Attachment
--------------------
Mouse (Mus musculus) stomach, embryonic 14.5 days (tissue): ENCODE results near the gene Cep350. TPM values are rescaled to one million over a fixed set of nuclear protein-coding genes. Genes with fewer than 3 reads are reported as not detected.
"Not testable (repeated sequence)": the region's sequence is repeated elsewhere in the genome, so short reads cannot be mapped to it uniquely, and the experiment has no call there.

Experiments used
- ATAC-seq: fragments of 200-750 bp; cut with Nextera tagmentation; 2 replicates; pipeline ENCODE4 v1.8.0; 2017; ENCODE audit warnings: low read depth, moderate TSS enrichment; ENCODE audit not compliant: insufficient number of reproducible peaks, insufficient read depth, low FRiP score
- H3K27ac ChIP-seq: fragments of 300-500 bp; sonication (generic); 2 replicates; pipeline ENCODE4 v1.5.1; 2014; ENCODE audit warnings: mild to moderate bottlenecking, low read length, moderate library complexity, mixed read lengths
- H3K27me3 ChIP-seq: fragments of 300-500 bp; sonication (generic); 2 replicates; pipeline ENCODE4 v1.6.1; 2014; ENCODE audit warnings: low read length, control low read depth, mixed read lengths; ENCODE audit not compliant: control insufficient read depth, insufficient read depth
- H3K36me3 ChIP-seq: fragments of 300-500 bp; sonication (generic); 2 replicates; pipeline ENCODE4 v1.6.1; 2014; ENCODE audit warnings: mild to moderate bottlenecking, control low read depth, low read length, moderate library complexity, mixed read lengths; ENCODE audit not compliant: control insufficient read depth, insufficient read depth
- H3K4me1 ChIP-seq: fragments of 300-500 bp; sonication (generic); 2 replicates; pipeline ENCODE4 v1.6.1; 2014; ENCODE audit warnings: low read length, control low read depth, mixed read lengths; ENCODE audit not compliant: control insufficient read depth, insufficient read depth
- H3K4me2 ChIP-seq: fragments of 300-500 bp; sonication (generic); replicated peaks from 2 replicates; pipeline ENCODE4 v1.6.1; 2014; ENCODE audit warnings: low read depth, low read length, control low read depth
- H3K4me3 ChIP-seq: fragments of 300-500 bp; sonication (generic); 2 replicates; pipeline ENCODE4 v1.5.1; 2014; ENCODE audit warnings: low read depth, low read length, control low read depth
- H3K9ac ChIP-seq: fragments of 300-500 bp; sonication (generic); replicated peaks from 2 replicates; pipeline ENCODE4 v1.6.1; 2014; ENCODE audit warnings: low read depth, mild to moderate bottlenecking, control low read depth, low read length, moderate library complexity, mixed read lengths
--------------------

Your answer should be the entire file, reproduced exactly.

Mouse (Mus musculus) stomach, embryonic 14.5 days (tissue): ENCODE results near the gene Cep350. TPM values are rescaled to one million over a fixed set of nuclear protein-coding genes. Genes with fewer than 3 reads are reported as not detected.
"Not testable (repeated sequence)": the region's sequence is repeated elsewhere in the genome, so short reads cannot be mapped to it uniquely, and the experiment has no call there.

Experiments used
- ATAC-seq: fragments of 200-750 bp; cut with Nextera tagmentation; 2 replicates; pipeline ENCODE4 v1.8.0; 2017; ENCODE audit warnings: low read depth, moderate TSS enrichment; ENCODE audit not compliant: insufficient number of reproducible peaks, insufficient read depth, low FRiP score
- H3K27ac ChIP-seq: fragments of 300-500 bp; sonication (generic); 2 replicates; pipeline ENCODE4 v1.5.1; 2014; ENCODE audit warnings: mild to moderate bottlenecking, low read length, moderate library complexity, mixed read lengths
- H3K27me3 ChIP-seq: fragments of 300-500 bp; sonication (generic); 2 replicates; pipeline ENCODE4 v1.6.1; 2014; ENCODE audit warnings: low read length, control low read depth, mixed read lengths; ENCODE audit not compliant: control insufficient read depth, insufficient read depth
- H3K36me3 ChIP-seq: fragments of 300-500 bp; sonication (generic); 2 replicates; pipeline ENCODE4 v1.6.1; 2014; ENCODE audit warnings: mild to moderate bottlenecking, control low read depth, low read length, moderate library complexity, mixed read lengths; ENCODE audit not compliant: control insufficient read depth, insufficient read depth
- H3K4me1 ChIP-seq: fragments of 300-500 bp; sonication (generic); 2 replicates; pipeline ENCODE4 v1.6.1; 2014; ENCODE audit warnings: low read length, control low read depth, mixed read lengths; ENCODE audit not compliant: control insufficient read depth, insufficient read depth
- H3K4me2 ChIP-seq: fragments of 300-500 bp; sonication (generic); replicated peaks from 2 replicates; pipeline ENCODE4 v1.6.1; 2014; ENCODE audit warnings: low read depth, low read length, control low read depth
- H3K4me3 ChIP-seq: fragments of 300-500 bp; sonication (generic); 2 replicates; pipeline ENCODE4 v1.5.1; 2014; ENCODE audit warnings: low read depth, low read length, control low read depth
- H3K9ac ChIP-seq: fragments of 300-500 bp; sonication (generic); replicated peaks from 2 replicates; pipeline ENCODE4 v1.6.1; 2014; ENCODE audit warnings: low read depth, mild to moderate bottlenecking, control low read depth, low read length, moderate library complexity, mixed read lengths